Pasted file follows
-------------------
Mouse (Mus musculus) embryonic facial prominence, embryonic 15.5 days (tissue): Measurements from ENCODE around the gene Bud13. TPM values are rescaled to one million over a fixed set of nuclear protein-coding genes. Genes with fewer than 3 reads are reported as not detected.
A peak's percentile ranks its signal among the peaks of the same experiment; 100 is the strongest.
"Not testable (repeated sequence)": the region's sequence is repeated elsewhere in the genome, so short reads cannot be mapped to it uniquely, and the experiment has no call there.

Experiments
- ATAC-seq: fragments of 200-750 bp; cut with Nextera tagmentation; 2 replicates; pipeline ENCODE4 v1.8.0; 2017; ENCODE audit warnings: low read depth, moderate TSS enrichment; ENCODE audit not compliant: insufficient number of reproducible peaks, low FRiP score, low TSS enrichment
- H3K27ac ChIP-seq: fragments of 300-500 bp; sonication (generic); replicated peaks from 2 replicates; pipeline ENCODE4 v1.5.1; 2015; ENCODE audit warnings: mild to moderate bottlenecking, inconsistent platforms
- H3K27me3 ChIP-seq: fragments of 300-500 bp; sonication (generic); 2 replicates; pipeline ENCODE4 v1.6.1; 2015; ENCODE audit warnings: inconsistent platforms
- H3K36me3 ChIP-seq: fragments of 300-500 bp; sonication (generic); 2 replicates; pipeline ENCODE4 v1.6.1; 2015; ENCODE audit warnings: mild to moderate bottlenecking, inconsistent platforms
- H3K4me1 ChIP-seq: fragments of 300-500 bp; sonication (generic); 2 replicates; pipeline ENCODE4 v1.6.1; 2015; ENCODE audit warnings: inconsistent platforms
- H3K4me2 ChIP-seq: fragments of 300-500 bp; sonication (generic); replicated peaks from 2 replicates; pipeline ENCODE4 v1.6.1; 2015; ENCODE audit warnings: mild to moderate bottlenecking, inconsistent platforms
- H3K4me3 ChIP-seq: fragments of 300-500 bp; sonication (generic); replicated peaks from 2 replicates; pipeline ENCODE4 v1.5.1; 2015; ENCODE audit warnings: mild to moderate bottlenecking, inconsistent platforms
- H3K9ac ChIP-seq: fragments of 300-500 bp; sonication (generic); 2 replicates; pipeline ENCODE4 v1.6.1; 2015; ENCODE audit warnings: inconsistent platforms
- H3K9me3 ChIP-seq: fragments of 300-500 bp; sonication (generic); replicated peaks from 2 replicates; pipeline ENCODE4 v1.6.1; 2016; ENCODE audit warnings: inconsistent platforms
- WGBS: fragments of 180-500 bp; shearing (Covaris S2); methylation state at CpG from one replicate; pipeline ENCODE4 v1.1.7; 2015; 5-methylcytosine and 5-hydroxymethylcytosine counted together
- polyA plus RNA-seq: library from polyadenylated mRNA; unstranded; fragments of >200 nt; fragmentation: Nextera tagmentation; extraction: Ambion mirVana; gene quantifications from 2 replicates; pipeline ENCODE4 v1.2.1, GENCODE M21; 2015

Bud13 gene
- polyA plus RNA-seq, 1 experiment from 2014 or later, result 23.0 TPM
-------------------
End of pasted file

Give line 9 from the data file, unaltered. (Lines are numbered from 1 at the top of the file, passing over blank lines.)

- H3K4me1 ChIP-seq: fragments of 300-500 bp; sonication (generic); 2 replicates; pipeline ENCODE4 v1.6.1; 2015; ENCODE audit warnings: inconsistent platforms